Flipping the switch up into the "ON" position, I then stood back a couple of paces and looked upon the art on the wall with renewed appreciation. The colors were now vibrant- almost dazzling. The range of contrast, from the deepest shadows to the bright white clouds was amazing. Subtle nuances as well as the strong statements of the underlying composition were now fully evident and no longer in question. Yes, the light switch is certainly an important component of the proper presentation of a work of art.
Several years ago, I had been invited to show in a unique venue that I had not been to before. The clientele that came to the show was fairly knowledgeable about art, and I was looking forward to not only showing my work there, but probably making some important sales as well. The hall in which I was displaying seemed reasonably well lit, the other artists' booths looked pretty good, and my own presentation of my work was inviting. People seemed to genuinely like my work, but in the end, I made absolutely no sales.
In talking with a friend later (he is a photographer and his wife is a painter) I mentioned that I thought I could probably have made some good sales if only my presentation had been stronger- perhaps with some good lighting. He made me promise then and there that I would put together a good lighting setup before my next show. Of course I found myself scrambling the last three days before that show arrived, to put into effect my new lighting system– I wasn't about to be confronted by my friend when he showed up at the show and asked: "So where's your new lighting system you promised to build?"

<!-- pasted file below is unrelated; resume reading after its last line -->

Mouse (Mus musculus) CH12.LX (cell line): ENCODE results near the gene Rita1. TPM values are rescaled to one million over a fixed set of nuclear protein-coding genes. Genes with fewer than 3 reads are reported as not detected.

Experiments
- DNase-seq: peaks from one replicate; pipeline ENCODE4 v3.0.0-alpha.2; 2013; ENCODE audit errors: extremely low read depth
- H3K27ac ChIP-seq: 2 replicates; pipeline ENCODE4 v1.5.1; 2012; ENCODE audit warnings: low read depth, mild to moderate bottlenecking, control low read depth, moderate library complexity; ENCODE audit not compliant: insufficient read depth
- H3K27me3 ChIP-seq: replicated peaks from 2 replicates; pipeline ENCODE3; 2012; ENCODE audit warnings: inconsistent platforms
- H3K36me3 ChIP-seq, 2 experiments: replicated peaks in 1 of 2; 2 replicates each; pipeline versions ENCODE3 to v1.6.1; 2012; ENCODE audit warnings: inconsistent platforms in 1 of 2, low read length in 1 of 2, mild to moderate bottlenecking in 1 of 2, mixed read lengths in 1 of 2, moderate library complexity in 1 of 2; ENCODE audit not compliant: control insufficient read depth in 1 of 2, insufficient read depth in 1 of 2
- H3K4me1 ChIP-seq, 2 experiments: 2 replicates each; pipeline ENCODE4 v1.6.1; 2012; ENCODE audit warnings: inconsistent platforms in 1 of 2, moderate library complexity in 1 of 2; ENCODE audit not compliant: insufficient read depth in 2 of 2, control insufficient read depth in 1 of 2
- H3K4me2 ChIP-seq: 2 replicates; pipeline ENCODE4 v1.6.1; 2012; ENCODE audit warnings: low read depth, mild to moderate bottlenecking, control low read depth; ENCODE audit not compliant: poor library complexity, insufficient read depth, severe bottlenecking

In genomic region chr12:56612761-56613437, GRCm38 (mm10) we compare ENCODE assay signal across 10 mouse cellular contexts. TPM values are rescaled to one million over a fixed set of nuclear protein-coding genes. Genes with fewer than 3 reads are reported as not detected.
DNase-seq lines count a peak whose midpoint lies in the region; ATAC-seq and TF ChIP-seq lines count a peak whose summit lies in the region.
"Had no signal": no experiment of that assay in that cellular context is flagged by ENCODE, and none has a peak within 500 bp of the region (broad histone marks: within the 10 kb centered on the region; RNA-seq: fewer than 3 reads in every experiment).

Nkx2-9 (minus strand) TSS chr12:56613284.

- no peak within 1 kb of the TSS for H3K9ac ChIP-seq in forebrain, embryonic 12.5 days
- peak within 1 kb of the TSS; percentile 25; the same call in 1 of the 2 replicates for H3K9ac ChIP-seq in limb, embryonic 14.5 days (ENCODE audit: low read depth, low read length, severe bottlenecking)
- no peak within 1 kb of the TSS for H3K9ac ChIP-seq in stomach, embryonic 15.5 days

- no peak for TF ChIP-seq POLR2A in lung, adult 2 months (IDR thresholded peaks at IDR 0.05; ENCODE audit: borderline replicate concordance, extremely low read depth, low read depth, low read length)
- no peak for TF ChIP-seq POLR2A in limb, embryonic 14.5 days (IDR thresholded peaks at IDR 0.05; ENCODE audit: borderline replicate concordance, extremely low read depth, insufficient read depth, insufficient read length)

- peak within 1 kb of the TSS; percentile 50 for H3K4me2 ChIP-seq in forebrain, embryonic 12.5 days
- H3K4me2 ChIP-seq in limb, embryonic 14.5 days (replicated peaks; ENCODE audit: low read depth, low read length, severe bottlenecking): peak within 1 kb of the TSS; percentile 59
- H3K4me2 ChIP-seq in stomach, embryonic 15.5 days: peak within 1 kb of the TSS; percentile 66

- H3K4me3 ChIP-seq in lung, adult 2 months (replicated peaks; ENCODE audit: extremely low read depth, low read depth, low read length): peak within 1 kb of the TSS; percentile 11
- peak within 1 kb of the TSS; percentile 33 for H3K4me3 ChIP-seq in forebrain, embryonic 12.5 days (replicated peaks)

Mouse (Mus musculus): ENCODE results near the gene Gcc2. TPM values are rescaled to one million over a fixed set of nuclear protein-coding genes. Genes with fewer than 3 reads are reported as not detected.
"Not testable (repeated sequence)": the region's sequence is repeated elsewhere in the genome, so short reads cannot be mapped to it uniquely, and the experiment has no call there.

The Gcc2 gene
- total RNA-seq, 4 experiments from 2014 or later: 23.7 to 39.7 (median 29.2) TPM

When I finally got the system designed, engineered, components purchased, and installed, I lit the lights in my booth (temporarily set up in my front yard) and then began to hang photographs. From the very first piece of art hung, I was asking myself: "Why, in the world, didn't I do this earlier?" Clearly, the art would now be able to speak for itself, and probably sell itself.
|Photograph on wall, properly lit with good broadband spot-lighting|
|Photograph on wall, illuminated with only existing room lighting|
There are many fine (and relatively inexpensive) options available for lighting artwork which I will explore in a follow-on post.
Don't let your art languish– let it be luminous!